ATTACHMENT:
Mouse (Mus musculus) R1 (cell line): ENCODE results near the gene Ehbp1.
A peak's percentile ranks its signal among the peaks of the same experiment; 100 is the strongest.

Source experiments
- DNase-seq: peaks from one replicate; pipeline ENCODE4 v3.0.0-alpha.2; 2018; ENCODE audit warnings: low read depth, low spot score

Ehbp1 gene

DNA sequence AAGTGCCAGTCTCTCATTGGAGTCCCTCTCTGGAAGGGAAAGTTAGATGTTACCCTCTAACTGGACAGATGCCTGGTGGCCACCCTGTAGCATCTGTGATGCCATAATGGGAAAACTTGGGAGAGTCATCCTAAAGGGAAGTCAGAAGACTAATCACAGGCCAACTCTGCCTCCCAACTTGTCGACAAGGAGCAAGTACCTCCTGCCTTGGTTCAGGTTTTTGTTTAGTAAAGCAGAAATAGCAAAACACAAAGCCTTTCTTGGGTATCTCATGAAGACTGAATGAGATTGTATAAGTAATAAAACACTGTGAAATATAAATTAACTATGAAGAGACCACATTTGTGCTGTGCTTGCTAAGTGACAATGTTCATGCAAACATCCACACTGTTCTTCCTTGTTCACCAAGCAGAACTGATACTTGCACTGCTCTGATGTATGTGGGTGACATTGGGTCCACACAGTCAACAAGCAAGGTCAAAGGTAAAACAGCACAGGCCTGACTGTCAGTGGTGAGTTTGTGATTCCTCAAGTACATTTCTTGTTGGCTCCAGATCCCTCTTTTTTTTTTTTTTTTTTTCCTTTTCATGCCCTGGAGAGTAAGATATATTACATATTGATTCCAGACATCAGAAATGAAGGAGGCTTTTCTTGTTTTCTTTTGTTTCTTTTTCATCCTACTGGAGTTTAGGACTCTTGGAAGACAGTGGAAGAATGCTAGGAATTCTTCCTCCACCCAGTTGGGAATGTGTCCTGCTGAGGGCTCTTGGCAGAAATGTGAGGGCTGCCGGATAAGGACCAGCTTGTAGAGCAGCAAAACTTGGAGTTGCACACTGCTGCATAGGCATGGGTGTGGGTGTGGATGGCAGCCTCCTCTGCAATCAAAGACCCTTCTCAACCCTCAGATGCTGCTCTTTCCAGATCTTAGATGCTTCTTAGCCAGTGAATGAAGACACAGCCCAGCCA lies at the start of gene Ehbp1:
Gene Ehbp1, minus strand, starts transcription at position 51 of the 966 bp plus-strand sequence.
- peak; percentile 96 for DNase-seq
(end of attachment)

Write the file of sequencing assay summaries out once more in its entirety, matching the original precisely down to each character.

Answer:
Mouse (Mus musculus) R1 (cell line): ENCODE results near the gene Ehbp1.
A peak's percentile ranks its signal among the peaks of the same experiment; 100 is the strongest.

Source experiments
- DNase-seq: peaks from one replicate; pipeline ENCODE4 v3.0.0-alpha.2; 2018; ENCODE audit warnings: low read depth, low spot score

Ehbp1 gene

DNA sequence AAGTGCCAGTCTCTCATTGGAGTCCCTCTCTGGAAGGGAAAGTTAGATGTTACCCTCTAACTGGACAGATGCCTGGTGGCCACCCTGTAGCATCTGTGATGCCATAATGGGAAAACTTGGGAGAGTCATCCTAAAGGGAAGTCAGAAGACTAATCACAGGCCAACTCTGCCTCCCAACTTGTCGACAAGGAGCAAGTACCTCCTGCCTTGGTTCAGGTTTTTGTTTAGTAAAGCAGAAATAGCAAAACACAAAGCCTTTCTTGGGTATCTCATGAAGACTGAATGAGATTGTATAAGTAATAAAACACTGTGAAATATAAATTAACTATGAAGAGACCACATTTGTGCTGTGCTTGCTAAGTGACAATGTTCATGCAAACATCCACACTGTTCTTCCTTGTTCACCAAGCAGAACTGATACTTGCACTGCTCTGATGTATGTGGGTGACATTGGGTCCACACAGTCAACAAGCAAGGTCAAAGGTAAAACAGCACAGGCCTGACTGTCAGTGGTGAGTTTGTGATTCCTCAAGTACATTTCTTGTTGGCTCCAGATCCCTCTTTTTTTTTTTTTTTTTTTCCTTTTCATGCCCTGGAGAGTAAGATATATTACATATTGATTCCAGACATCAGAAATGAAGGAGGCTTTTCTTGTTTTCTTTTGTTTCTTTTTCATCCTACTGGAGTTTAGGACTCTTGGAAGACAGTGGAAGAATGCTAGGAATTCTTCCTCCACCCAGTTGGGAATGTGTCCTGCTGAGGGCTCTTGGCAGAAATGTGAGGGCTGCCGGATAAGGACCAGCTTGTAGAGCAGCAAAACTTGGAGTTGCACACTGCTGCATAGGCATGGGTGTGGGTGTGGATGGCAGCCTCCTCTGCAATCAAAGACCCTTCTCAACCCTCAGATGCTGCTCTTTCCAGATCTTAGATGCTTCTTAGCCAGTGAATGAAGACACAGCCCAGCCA lies at the start of gene Ehbp1:
Gene Ehbp1, minus strand, starts transcription at position 51 of the 966 bp plus-strand sequence.
- peak; percentile 96 for DNase-seq